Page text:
All major search engines work this way, and have for at least a few years. The thought of wasting time or money getting submitted to thousands of search engines is ridiculous – how many search engines can you name? The few that require manual submission are so small that they are inconsequential. Best to focus your energy elsewhere.
This is another tactic that used to work pretty well. Want to rank for “dietician”? Use that word 15 times on your home page! In fact, make sure that 8-10% of all the words on your site are “dietician.” Who cares if it makes your site read like a redundant, repetitive mess? Here’s an example of keyword stuffing in action:
Sounds awful, right? It was definitely written for search engines. Google has caught on to this as well. Yes, you should use your target keywords on your site. Yes, the target keywords should be used several times, including in title tags, headers, and throughout the body text. But it should still read like it’s written for humans! By overloading on keywords, you risk angering your site visitors at best, or being banned from Google at worst.
“Guaranteed #1 Ranking!”
No reputable SEO company will make this promise in their marketing materials or sales pitch. What if you’re trying to rank #1 for “insurance” or “loans?” These terms are intensely competitive. Top brands spend a fortune to hold on to their rankings – how can anyone guarantee they’ll get you a #1 spot without knowing what you want?
A reputable company will discuss objectives with you, analyze your market, and tell you what is (and isn’t) reasonable for your budget. I wouldn’t trust anyone who makes blanket promises without having analyzed the specifics of your situation.
SEO As A One-Time Deal
These search engine “experts” typically use SEO as a verb, as in “We’ll SEO your site for $1200.” They make SEO a product you can purchase – a one-time implementation of SEO magic that will get you ranking better.
Two problems with this: First, SEO is an ongoing process that involves a long-term commitment to content marketing and building relationships. The up-front work these people are selling barely scratches the surface. Second, search engines are constantly changing how they rank sites – more than 400 times per year, in fact. The tactics they’re using today could be useless (or actively harmful) a year from now.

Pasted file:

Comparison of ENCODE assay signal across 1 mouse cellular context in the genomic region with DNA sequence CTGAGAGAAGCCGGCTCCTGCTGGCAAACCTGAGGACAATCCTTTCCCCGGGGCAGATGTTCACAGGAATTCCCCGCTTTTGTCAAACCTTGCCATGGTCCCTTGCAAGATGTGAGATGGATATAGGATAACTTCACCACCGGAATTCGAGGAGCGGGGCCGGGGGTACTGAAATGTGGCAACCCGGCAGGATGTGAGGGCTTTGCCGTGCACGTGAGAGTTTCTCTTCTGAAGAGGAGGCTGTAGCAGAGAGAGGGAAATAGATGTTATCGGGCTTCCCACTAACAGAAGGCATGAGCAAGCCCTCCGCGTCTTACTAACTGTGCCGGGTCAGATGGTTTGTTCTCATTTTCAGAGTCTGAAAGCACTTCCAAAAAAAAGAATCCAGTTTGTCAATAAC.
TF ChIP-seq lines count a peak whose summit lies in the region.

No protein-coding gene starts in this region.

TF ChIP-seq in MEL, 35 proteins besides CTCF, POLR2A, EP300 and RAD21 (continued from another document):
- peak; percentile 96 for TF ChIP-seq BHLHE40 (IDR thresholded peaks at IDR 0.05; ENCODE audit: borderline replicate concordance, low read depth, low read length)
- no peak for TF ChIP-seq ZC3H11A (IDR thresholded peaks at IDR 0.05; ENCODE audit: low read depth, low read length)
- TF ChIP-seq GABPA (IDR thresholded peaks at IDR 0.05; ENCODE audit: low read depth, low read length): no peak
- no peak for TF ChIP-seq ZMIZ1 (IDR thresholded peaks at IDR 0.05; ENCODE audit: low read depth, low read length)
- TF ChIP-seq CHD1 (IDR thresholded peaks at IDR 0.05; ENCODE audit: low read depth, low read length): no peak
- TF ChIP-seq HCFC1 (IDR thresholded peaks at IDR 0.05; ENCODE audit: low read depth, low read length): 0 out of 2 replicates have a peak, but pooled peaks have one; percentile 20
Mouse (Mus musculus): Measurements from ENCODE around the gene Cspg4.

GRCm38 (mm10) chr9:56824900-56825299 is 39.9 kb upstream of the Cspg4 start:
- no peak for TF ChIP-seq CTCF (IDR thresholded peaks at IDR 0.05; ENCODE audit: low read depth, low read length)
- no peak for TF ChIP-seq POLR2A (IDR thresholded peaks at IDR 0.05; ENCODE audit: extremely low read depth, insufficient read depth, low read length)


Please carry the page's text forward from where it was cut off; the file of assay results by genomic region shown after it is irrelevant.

I compare one-time SEO services to one-time maid service – you might notice an improvement, but if you don’t take over the maintenance, six months from now you won’t be able to tell anything was done.
Evasive About Metrics and ROI
This is what truly separates a professional SEO agency from the crowd. Does your SEO agency forecast and measure ROI? Do they provide detailed reports showing their progress toward measurable goals? Before you start an SEO campaign, you should have clear objectives. Keywords should be selected based on ROI estimates:
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True, this type of analysis requires some assumptions, but they can usually be made based on client and market data!
More importantly, if your SEO agency is on a monthly retainer and you’re not getting regular reports, that should be a red flag. You should be getting regular updates on the following:
- Blog content created
- New links acquired
- Traffic metrics and goal conversions
- Keyword rankings
In an industry with so much misinformation, a little reporting goes a long way! With the above data, you should have peace of mind that your site is in good hands.
Conclusion – A Rule of Thumb for SEO
It’s actually pretty simple: if your SEO provider is secretive or vague, or doing things that could reflect poorly on your brand, dump them. You don’t want the sort of press JC Penney and Overstock received last year for bad SEO. You also don’t want to irritate your visitors with poor content, clearly written for search engines. Despite what some SEOs will tell you, great rankings don’t have to come at the expense of user experience!